In a recent post – The End of Retail – Scott Sumner writes:
During the early stages of the recession there were all sorts of “structural” theories of unemployment. One popular theory claimed that housing had been overbuilt, and hence the job losses in home-building were due to “reallocation” of labor, not falling AD. That idea never made much sense as an overall theory of unemployment, as aggregate employment held up well during the great housing crash of January 2006 to April 2008.
The idea that there was a house building “frenzy” in the 1990s and 2000s is illustrated in Chart 1. The somewhat cyclical pattern of house starts is broken in 1990, after which starts increase almost continuously for the next fifteen years to 2005.
As Chart 2 indicates, that is consistent with the rise in the rate of population growth, which rose form 1% in the 1965 to 1989 period to 1.2% for the next 10 years. A substantial portion of this rise was due to immigration, with the number of immigrants doubling from an average of 500 hundred thousand prior to 1990 to 1 million thereafter.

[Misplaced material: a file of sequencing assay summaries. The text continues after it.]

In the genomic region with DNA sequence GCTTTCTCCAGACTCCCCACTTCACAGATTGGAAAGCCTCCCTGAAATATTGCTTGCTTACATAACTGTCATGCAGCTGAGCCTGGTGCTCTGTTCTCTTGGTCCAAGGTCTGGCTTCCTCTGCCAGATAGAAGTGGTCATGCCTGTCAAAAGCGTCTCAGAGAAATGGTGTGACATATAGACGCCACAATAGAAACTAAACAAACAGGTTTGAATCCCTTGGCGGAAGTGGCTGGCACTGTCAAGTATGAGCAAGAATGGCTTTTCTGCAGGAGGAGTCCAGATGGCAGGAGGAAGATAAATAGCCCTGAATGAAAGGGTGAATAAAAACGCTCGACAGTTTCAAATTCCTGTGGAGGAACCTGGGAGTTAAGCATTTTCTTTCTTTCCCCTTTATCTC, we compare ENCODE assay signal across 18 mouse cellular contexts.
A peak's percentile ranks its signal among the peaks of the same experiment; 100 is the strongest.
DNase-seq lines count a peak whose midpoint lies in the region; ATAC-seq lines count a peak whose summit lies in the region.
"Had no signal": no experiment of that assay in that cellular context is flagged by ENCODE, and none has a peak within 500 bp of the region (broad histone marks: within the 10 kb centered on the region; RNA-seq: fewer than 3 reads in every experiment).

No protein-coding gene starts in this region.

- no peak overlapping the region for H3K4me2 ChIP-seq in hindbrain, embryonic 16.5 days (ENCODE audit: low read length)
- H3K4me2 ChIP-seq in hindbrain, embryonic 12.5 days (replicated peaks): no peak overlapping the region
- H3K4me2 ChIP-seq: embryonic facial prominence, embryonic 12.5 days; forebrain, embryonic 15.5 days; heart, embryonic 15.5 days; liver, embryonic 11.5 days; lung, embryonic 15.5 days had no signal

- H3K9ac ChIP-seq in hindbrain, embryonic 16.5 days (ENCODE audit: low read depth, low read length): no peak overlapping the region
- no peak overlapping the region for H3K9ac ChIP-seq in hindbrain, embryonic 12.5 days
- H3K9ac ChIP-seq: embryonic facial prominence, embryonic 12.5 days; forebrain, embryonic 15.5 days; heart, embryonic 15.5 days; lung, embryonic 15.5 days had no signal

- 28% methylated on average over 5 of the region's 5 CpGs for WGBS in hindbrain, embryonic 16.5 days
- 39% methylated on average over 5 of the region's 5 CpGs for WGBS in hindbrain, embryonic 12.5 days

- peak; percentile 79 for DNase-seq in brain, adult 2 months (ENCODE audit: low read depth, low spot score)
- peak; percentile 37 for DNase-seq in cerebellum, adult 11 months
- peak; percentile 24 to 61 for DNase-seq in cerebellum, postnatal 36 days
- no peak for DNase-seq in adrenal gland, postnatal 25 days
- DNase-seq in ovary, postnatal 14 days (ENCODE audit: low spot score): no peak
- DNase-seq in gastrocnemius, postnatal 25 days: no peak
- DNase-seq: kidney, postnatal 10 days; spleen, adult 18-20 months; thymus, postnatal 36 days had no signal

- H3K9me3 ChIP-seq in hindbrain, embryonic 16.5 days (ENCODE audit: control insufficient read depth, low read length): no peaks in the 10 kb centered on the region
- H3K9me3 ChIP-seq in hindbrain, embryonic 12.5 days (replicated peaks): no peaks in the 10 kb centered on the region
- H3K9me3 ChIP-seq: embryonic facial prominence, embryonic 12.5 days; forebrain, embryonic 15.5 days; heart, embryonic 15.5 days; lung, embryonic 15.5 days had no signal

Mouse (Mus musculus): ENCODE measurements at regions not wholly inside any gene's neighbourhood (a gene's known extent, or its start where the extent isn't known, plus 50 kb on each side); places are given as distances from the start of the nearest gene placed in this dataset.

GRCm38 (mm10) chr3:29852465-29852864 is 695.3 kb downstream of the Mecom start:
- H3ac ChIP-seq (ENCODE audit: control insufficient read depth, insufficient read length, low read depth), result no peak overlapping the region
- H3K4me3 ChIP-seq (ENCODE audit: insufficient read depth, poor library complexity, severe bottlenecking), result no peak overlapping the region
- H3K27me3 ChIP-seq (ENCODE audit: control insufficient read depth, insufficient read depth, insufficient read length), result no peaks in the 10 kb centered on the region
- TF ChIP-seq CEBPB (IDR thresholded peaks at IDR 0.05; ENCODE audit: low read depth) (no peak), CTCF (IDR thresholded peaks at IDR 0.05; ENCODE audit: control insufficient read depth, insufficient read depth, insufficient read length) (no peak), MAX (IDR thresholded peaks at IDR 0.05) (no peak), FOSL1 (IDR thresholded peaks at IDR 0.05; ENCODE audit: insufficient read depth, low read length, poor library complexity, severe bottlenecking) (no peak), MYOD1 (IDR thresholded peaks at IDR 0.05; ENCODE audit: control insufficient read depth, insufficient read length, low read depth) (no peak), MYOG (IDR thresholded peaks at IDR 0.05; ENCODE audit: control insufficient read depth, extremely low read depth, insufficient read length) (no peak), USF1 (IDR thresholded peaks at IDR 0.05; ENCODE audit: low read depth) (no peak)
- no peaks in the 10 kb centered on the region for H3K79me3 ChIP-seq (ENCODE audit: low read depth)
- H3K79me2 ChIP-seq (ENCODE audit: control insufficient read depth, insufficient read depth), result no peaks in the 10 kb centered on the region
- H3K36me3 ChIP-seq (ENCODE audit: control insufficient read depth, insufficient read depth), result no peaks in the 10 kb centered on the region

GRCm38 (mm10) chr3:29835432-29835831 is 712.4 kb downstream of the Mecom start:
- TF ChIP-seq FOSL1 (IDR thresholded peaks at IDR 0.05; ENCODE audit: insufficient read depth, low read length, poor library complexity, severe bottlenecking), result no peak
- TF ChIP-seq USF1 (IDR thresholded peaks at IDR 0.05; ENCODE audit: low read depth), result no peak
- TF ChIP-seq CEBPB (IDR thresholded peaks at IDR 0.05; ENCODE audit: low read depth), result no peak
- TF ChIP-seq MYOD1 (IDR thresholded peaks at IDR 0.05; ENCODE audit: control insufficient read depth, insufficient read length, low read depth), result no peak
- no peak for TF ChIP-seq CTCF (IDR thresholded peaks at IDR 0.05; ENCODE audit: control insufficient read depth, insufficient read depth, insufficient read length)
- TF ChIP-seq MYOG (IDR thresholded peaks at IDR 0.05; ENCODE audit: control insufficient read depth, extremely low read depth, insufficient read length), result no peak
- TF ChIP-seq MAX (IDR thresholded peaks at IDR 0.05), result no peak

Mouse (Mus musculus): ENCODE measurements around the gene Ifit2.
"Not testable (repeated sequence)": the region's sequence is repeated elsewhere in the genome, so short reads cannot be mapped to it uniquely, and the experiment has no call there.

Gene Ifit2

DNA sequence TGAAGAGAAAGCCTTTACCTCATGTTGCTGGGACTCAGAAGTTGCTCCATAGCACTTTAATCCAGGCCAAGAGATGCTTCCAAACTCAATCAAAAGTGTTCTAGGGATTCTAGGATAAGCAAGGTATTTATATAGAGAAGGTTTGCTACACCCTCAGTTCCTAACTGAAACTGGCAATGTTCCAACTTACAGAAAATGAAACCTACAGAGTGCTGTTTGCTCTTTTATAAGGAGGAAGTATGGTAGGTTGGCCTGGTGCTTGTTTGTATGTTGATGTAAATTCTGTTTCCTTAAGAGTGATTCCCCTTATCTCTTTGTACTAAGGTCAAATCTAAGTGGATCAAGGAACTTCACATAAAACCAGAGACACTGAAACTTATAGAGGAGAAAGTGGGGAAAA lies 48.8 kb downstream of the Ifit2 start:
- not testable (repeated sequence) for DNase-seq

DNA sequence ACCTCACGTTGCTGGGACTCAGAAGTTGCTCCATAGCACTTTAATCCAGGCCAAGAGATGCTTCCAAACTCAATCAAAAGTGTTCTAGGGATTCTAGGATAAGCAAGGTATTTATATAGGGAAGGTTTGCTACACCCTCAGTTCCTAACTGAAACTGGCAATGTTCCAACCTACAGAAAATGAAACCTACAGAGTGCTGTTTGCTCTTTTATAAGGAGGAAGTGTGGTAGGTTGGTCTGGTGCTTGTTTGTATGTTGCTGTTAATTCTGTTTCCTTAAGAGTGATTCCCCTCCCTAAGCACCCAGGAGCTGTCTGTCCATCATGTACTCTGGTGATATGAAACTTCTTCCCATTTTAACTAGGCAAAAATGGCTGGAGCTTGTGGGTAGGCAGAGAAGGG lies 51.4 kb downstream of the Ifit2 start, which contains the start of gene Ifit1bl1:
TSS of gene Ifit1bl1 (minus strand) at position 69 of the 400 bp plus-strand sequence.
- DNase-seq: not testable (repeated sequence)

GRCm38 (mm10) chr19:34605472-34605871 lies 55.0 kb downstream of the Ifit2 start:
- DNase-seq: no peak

Chart 3 shows that the house stock population ratio reached a ‘steady state’ in the late 1980s. It appears that the rising trend in house starts was just sufficient to maintain the house stock-population ratio constant.
Chart 4 shows that after house construction peaked in early 2006, the fall in residential construction employment was partially compensated by the continuing rise in non-residential construction. Nevertheless, the after-recession pattern of overall construction employment is very different from the pattern of private employment or even retail employment shown in Charts 5 and 6, respectively.
Chart 7 illustrates the behavior of the ‘forcing variable’ – NGDP. “Structural excuses” are just a cop-out for Fed incapacity to keep nominal spending at an adequate level! By not doing anything to offset at least part of the previous drop in nominal spending, we get the so called ‘new normal’ But as shown, that´s the responsibility of the Fed!
Chart 8 explains the dearth of residential construction employment. Residential investment has only recently begun to slowly pick up. Chart 9 helps explain why non-residential employment also languishes. Non-residential investment is mostly being determined by equipment & software investment, not by nonresidential construction.